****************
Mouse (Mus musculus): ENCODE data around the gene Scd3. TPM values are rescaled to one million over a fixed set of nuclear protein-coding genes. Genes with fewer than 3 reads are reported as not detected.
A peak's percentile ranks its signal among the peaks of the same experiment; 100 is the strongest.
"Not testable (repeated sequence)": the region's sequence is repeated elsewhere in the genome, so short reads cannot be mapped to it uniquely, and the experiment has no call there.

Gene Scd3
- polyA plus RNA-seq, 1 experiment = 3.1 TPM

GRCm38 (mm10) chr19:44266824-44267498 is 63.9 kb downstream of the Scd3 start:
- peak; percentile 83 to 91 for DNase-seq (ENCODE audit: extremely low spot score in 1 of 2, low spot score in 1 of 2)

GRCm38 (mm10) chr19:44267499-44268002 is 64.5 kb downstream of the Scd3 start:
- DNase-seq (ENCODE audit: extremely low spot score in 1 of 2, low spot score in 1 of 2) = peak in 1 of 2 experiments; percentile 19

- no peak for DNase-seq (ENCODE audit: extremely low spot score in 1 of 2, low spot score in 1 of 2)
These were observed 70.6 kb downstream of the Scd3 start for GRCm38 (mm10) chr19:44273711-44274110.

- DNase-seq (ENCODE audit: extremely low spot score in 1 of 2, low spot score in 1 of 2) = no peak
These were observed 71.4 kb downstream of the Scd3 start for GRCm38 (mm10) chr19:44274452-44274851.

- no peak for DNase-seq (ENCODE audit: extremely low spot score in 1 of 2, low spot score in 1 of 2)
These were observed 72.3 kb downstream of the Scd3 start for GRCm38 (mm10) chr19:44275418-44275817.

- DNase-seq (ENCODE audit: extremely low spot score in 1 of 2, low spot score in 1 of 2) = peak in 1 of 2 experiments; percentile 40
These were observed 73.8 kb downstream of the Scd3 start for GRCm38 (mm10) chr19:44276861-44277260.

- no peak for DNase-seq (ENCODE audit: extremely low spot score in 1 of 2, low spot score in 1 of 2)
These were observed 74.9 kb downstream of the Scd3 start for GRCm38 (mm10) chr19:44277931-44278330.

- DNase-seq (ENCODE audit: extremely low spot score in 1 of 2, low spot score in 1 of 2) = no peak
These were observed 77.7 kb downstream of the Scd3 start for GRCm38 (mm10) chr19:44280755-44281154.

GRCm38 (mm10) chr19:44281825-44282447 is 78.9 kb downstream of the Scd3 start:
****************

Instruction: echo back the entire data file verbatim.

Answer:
Mouse (Mus musculus): ENCODE data around the gene Scd3. TPM values are rescaled to one million over a fixed set of nuclear protein-coding genes. Genes with fewer than 3 reads are reported as not detected.
A peak's percentile ranks its signal among the peaks of the same experiment; 100 is the strongest.
"Not testable (repeated sequence)": the region's sequence is repeated elsewhere in the genome, so short reads cannot be mapped to it uniquely, and the experiment has no call there.

Gene Scd3
- polyA plus RNA-seq, 1 experiment = 3.1 TPM

GRCm38 (mm10) chr19:44266824-44267498 is 63.9 kb downstream of the Scd3 start:
- peak; percentile 83 to 91 for DNase-seq (ENCODE audit: extremely low spot score in 1 of 2, low spot score in 1 of 2)

GRCm38 (mm10) chr19:44267499-44268002 is 64.5 kb downstream of the Scd3 start:
- DNase-seq (ENCODE audit: extremely low spot score in 1 of 2, low spot score in 1 of 2) = peak in 1 of 2 experiments; percentile 19

- no peak for DNase-seq (ENCODE audit: extremely low spot score in 1 of 2, low spot score in 1 of 2)
These were observed 70.6 kb downstream of the Scd3 start for GRCm38 (mm10) chr19:44273711-44274110.

- DNase-seq (ENCODE audit: extremely low spot score in 1 of 2, low spot score in 1 of 2) = no peak
These were observed 71.4 kb downstream of the Scd3 start for GRCm38 (mm10) chr19:44274452-44274851.

- no peak for DNase-seq (ENCODE audit: extremely low spot score in 1 of 2, low spot score in 1 of 2)
These were observed 72.3 kb downstream of the Scd3 start for GRCm38 (mm10) chr19:44275418-44275817.

- DNase-seq (ENCODE audit: extremely low spot score in 1 of 2, low spot score in 1 of 2) = peak in 1 of 2 experiments; percentile 40
These were observed 73.8 kb downstream of the Scd3 start for GRCm38 (mm10) chr19:44276861-44277260.

- no peak for DNase-seq (ENCODE audit: extremely low spot score in 1 of 2, low spot score in 1 of 2)
These were observed 74.9 kb downstream of the Scd3 start for GRCm38 (mm10) chr19:44277931-44278330.

- DNase-seq (ENCODE audit: extremely low spot score in 1 of 2, low spot score in 1 of 2) = no peak
These were observed 77.7 kb downstream of the Scd3 start for GRCm38 (mm10) chr19:44280755-44281154.

GRCm38 (mm10) chr19:44281825-44282447 is 78.9 kb downstream of the Scd3 start: